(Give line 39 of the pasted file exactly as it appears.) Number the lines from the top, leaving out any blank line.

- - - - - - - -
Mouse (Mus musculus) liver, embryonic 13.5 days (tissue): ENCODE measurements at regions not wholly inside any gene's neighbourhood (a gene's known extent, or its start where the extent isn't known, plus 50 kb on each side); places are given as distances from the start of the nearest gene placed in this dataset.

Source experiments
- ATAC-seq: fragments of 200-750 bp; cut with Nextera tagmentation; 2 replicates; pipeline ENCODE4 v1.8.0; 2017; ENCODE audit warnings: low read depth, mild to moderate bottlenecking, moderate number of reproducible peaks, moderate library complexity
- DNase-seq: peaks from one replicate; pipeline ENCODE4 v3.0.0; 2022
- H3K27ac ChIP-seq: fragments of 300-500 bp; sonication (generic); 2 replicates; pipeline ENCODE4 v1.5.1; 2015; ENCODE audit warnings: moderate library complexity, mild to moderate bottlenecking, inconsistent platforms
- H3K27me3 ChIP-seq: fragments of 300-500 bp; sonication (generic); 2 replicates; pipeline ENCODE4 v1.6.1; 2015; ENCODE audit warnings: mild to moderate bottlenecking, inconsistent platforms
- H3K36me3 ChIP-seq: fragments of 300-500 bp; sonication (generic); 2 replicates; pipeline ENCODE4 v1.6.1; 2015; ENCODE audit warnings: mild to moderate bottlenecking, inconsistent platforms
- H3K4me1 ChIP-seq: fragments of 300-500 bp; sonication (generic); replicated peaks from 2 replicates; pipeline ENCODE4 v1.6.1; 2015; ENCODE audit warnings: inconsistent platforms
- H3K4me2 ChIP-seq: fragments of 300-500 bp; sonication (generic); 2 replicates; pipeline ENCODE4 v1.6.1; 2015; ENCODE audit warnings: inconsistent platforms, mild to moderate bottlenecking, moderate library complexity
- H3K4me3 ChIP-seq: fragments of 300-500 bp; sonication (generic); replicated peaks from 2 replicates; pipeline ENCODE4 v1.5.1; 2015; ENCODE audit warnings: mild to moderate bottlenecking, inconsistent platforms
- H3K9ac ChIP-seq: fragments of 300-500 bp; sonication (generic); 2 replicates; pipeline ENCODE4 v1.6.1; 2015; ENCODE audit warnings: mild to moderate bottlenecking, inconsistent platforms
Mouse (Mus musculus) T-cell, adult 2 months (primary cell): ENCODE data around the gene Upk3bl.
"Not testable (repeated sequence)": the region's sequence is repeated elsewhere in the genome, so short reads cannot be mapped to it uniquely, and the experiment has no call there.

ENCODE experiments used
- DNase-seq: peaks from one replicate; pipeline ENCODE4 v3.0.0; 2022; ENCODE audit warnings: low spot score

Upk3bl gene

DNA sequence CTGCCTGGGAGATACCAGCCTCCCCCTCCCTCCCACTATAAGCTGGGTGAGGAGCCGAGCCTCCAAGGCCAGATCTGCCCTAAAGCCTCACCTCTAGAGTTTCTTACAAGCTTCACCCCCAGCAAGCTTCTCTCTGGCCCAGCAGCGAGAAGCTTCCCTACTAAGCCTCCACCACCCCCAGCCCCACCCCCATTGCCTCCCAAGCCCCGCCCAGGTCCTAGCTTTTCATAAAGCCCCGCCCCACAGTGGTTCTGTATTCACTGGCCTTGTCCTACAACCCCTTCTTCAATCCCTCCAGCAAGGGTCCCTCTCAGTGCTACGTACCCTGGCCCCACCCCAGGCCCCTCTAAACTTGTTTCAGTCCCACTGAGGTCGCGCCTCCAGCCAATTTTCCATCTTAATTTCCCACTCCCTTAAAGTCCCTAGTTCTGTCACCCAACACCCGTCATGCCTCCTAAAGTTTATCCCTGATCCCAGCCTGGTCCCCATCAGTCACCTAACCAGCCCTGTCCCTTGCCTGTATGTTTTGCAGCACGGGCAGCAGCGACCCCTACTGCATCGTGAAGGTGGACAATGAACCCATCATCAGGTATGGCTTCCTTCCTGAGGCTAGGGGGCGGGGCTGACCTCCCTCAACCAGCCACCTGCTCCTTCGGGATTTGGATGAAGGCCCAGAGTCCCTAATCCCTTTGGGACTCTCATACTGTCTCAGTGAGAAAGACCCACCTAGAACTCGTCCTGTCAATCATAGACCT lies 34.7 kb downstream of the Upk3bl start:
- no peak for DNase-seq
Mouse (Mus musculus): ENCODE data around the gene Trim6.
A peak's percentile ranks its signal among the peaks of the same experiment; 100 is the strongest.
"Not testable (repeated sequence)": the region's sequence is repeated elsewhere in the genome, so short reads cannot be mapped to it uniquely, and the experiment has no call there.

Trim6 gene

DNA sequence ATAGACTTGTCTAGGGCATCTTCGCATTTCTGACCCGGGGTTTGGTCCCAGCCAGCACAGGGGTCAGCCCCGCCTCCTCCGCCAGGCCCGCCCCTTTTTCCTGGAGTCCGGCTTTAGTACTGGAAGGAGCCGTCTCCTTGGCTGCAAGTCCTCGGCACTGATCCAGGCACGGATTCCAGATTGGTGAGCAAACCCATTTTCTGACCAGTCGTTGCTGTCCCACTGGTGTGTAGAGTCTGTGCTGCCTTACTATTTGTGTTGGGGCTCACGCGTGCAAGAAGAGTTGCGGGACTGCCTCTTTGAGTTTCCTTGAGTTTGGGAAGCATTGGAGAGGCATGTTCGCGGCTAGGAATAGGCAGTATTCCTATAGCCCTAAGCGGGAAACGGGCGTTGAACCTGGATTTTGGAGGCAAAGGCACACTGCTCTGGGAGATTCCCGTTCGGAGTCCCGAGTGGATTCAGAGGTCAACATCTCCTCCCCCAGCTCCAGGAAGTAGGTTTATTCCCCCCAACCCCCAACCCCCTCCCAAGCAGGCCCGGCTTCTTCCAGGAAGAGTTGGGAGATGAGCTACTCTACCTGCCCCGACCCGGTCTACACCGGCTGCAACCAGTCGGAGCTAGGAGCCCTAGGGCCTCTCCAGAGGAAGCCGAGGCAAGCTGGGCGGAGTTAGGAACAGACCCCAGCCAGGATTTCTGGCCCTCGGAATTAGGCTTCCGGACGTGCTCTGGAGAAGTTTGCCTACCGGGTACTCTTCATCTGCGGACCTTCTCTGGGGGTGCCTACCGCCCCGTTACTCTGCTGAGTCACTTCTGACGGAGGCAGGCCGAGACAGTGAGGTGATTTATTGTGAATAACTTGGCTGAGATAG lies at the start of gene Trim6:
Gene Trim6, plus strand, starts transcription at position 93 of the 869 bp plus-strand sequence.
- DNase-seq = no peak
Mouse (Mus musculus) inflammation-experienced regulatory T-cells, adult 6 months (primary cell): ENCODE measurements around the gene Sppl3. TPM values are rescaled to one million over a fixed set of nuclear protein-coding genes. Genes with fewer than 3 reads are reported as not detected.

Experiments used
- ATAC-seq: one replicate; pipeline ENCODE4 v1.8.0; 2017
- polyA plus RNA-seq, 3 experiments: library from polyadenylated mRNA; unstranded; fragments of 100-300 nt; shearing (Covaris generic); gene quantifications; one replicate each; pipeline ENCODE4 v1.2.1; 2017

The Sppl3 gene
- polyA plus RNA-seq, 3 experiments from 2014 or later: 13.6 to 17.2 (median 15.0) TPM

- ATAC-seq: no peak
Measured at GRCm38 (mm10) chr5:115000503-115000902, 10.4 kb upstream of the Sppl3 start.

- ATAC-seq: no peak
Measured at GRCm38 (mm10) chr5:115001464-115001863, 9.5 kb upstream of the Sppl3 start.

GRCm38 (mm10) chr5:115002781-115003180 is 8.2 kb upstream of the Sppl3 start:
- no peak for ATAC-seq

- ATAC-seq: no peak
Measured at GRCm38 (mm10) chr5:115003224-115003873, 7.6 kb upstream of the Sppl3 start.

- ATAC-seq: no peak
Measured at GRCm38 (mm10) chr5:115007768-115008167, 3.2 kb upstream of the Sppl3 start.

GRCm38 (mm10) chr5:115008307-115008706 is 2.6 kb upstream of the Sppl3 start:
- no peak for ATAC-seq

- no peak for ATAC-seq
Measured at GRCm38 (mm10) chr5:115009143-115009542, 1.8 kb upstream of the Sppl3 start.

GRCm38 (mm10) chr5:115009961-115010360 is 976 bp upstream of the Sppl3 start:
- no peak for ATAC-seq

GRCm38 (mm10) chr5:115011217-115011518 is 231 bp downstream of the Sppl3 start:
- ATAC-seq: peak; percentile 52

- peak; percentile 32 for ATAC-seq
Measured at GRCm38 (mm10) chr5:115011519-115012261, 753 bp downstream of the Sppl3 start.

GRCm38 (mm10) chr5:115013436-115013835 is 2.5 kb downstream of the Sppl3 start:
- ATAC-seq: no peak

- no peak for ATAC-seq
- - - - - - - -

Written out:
Measured at GRCm38 (mm10) chr5:115003224-115003873, 7.6 kb upstream of the Sppl3 start.